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david m (9460)

david m
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I am a graduate student in Physics at the University of Illinois where I study synchronization and other nonlinear stuff. I play around with Perl and PDL when not working, running, or visiting my fiance.

Journal of david m (9460)

Sunday October 25, 2009
12:01 AM

PDL 2.4.5 is just released, and here's how to install it

[ #39799 ]

Chris Marshall has recently released PDL v2.4.5, a stepping-stone in the Perl Data Language. Chris has led the charge to get cross-platform OpenGL support for PDL. In the past, PDL has used its own GL code, but with Chris's work it now uses Perl's Open GL module, affectionately known as POGL.

You can install PDL from the CPAN without any manual work. However, you'll be missing a lot of goodies, like plotting, OpenGL, and the GSL. In this journal entry, I go through the steps necessary to get PDL installed and working, goodies and all.

The Perl Data Language is a language extension that adds number-crunching and numerical array capabilities to Perl that is on par with C in terms of speed and memory consumption. If you are familiar with IDL or Matlab, think of this as Perl's extension that makes it work essentially like either of those. Having these numerical capabilities is good, but the project is quite complicated and some manual work is probably necessary to get PDL to work the way you'd like. That's what I'll discuss here. I will perform this tutorial using my cpan shell, but hopefully the instrucitons I give will be decent enough that you can perform the installation manually if you cannot use cpan.

Note to ActiveState Perl users: sisyphus (one of the PDL developers/users) has created ppm packages for PDL. I have appended a comment with details, so if this is you, scroll down to the bottom of the page.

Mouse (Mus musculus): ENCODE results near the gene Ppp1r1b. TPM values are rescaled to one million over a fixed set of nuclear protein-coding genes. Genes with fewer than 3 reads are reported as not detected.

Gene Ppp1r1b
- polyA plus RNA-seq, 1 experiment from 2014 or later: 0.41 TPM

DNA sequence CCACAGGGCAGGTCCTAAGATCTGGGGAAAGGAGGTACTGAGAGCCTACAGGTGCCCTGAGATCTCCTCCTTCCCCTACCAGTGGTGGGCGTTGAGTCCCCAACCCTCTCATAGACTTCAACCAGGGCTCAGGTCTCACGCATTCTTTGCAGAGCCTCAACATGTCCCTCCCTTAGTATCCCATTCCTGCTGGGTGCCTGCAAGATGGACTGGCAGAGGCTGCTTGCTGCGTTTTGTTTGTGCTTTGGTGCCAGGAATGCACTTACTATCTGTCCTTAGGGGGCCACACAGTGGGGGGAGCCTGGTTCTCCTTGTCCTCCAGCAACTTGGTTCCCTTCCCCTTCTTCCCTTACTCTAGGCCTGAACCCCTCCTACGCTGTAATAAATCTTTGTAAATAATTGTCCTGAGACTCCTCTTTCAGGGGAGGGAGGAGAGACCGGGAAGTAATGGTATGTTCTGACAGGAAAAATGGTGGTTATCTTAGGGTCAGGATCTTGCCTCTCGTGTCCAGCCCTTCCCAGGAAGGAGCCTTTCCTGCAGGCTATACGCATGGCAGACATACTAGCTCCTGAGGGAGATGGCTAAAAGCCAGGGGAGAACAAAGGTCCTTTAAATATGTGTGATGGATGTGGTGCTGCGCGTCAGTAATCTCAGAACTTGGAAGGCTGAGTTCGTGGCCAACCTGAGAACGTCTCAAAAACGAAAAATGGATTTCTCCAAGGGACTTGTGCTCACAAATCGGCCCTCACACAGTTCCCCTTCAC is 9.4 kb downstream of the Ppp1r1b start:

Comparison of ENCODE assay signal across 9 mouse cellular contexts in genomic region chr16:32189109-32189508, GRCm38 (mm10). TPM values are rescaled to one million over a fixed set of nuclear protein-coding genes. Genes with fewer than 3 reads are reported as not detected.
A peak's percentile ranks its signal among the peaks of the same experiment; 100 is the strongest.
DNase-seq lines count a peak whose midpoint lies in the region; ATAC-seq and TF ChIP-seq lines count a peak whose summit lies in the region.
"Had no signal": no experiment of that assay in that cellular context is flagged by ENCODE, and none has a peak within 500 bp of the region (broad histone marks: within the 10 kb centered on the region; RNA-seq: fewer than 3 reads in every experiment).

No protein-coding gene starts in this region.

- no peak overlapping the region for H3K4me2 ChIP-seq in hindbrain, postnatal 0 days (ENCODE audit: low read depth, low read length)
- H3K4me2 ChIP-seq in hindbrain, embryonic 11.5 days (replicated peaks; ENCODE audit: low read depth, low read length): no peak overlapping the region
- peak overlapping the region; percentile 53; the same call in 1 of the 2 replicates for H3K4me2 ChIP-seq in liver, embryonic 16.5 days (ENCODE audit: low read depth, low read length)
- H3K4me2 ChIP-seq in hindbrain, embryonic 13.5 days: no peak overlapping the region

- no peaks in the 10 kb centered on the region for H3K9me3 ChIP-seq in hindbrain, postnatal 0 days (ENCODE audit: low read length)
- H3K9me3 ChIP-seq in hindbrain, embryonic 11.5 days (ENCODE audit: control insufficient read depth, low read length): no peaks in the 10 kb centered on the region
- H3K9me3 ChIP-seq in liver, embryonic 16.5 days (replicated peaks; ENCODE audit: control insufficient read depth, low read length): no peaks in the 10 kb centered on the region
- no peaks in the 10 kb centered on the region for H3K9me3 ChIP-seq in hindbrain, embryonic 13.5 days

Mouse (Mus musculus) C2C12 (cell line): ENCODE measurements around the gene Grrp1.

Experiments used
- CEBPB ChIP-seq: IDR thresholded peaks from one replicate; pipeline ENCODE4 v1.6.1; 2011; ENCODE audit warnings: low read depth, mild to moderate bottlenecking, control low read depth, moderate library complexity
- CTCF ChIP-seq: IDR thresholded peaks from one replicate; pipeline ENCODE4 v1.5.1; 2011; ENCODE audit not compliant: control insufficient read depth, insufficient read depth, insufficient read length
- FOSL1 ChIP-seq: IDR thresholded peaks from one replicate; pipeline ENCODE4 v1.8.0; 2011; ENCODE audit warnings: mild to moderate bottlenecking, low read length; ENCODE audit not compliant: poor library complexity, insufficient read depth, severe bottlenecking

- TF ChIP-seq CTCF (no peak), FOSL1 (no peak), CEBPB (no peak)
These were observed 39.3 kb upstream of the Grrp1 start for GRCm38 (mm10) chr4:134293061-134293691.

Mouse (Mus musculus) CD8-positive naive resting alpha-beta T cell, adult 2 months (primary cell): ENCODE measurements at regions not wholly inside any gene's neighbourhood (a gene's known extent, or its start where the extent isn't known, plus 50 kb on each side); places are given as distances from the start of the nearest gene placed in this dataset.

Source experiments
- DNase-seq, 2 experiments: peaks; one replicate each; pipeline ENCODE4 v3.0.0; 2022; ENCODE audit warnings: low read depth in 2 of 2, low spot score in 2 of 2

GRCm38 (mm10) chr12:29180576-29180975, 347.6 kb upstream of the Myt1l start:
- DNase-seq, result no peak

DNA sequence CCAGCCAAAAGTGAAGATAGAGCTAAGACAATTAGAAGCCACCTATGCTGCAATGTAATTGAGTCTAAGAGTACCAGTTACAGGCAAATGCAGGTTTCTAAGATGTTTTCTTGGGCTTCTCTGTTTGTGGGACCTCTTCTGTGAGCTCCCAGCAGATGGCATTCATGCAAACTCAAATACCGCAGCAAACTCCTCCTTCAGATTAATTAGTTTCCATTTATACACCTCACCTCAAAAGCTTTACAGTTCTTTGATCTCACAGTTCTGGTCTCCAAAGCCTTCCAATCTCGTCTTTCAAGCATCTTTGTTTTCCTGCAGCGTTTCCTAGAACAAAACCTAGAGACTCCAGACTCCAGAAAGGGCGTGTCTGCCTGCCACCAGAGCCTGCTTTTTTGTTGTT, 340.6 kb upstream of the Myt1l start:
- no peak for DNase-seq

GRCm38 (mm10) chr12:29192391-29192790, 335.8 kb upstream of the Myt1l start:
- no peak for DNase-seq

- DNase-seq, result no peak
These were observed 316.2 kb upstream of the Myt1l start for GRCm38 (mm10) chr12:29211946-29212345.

Step 0: Install Perl's OpenGL dependencies. The OpenGL module requires freeglut. If you're using Strawberry Perl on Windows, you don't have to do this because POGL (Perl's OpenGL) will download everything it needs. If you're on Linux, you'll need to check your flavor's package manager for it's library or get it from Sourceforge.

Step 1: Install Perl's OpenGL module. You should be able to get this on cpan without trouble by issuing:

get OpenGL
make OpenGL
test OpenGL
install OpenGL

If you run into trouble, look at the INSTALL file by typing look OpenGL in cpan and then examining the file. Hopefully a few manually issued commands will solve your problem.

If you don't use cpan, you can still get the tarball from cpan's web page. If you download the tarball, you'll need to unpack it somewhere, open a command prompt in the unpacked directory, and issue the following commands:

perl Makefile.PL
make test
make install

The last command will probably have to be run with root privileges.

Note that on some platforms, you may need to replace make with a similarly named utility. I believe it's dmake for Strawberry Perl. If it's not, you probably know who you are and what it's called. I'm sure Google can help. (If you've got ActiveState's Perl, there's a PPM discussed in the comments at the bottom of this post.)

Step 2: Check out the new PDL code (but don't install yet!). From the cpan shell, simply type get PDL. If cpan is not available to you, you can download the source code from cpan's web page for PDL or from sourceforge. Either way, you'll get a tarball that you'll have to open up somewhere.

Step 3: Take care of the prerequisites. As long as you've got a C compiler, PDL should work out-of-the-box. However, you can enable a great deal of optional functionality by ensuring you've got a few dependencies installed. To figure out what these dependencies are, go to the directory containing the (untarred) distribution (in cpan, you do that by typing look PDL) and examine the DEPENDENCIES file. Make a list of the various dependencies that you'll have to install. I recommend installing these before you install PDL. Here's an overview of the dependencies that I deem important. To read about all of the dependencies, check out the DEPENDENCIES file. If you have any questions about dependencies I don't discuss here (or about stuff I do discuss here, for that matter), you can send a query to the PDL mailing list, which you can find here.

Makes your PDL shell a more pleasant experience
Already discussed - needed for OpenGL stuff
This is useful for 2D plotting (which I hope to write about some time in the not-so-distant future). You'll need the PLplot libraries, which you can hopefully install for your system with your package manager; otherwise you can get them from sourceforge.